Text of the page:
A Reboot Right in the Keister
Last week, a Catholic bishop made headlines by comparing President Obama to Hitler (one suspects for the mandate that birth control—a Catholic "no-no"—be provided as part of health care, instead of only God being allowed to service the reproductive equipment) and beating his breast over "the culture war against the Catholic Church."
"Why, I oughta..."
Two things: Any recent problems the Papists have had lately, they've brought on themselves (and frankly, some of those priests should be practicing birth control);* and, it's funny that he's invoking Hitler now, when his Church took a virtual vow of silence on Der Fuerher during the Second World War, during what was a real flesh-and-blood religious war and not some fantasy "culture war." That argument does not hold holy water, which one is starting to suspect is made up of crocodile tears.
But...wait. After seeing The Three Stooges,** one might concede the bishop a point or two...right in the eye-balls. The plot concerns the new version of the Stooges ("Moe"=Chris Diamantopoulos, "Larry"=Sean Hayes, "Curly"=Will Sasso) trying to raise money for the orphanage they grew up in (shades of The Blues Brothers). The boys are left there as infants and grow up to be complete idiots (while the nuns age not a day***).
The nuns include Jane Lynch (unfortunately, dialed down from her potential), Jennifer Hudson, Kate Upton (Sports Illustrated's latest bikini cover-girl), and...Larry David (as Sister Mary Mengele). It's a small shock to see David in the role, but apt, as he (she?) gets the lion's share of the abuse from the boys (and after years of cringing at David's antics on "Curb Your Enthusiasm" a little cathartic), but once the plot gets going, the hi- and lo-jinks get spread out for all sorts of guest stars, including Stephen Collins, Sofia Vergara, and the cast of "Jersey Shore" (also particularly satisfying, when "Moe" briefly joins and abuses the cast). The film is divided into three episodes that eventually come together at the end. It works, and surprisingly well, as the Farrelly brothers are fans enough not to mess with what worked in the past (and, of course, made them fans).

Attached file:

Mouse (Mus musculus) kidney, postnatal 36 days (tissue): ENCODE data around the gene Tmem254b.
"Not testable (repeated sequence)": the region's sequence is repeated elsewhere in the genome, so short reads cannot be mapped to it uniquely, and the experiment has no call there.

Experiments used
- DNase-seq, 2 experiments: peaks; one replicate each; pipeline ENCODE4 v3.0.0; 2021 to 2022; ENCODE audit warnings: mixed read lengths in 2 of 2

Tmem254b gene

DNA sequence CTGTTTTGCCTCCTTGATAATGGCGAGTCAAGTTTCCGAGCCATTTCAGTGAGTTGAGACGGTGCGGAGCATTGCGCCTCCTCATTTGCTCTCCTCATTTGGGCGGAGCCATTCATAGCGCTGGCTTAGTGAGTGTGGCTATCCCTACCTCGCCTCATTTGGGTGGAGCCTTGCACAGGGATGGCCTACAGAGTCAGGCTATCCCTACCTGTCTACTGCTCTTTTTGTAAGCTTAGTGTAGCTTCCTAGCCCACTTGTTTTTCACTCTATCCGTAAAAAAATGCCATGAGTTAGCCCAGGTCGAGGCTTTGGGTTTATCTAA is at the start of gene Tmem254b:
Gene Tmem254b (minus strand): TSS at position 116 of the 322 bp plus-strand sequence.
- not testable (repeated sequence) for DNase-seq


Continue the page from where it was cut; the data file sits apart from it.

This director team is hit or miss for me. They can "work" (as in the anarchic There's Something About Mary) or not (Dumb and Dumber, where I didn't laugh once and kept checking my watch). But, this one clicks along at a good pace, generated by the facile performances of Hayes, Fasso and Diamantopoulos. The brothers are very aware that this one will be mostly for kids—their other PG-rated film was Osmosis Jones—and there's even a post-script (by Faux-Farrelly's) warning youngsters "don't try this at home" and showing how eye-pokes are done and the rubber hammers props. So, this is a diluted version of what they could have done with it, and one can only imagine how much further they could take it.
But then, one wonders what would have happened if the original casting had gone through: Jim Carrey as "Curly," Sean Penn as "Larry," and Benicio Del Toro as "Moe." All fell through for one reason or another. "Creative differences," maybe. Gee. Ya think? With those three involved, things might have been a bit more socially-oriented—having The Stooges involved in the banking industry, or maybe involved with the initial Hurrican Katrina response. But, I'd like to think that a great comedic vehicle ripe with with possibilities would be the one place they might naturally fit in—Congress.
The Three Stooges is a Rental.
|The original Larry, Moe, and Curly|
* I'm a recovering Catholic, by the way, take that for what you will.
** Should we be calling it "Three Stooges 2.0?" Or after the "Shemp" and "Curly Joe" years, is "Three Stooges 4.0" more accurate. At what Stooge are we?)
*** This is a quibble and thinking WAY too hard for a Stooges movie—any Stooges movie—and that is one thing the Farrelly brothers do really well here: keep the comedy simple and stupid, on the order of the comedy era in which the originals wreaked havoc. There's always a tendency in remakes and re-boots to complicate matters, as if to legitimize it in some way. Not here. You can't take this stuff seriously in any way, shape or form. But, the sheer visceral joy of the Stooges is amped up slightly, matching the already precise vaudevillian timing of the first Stooges.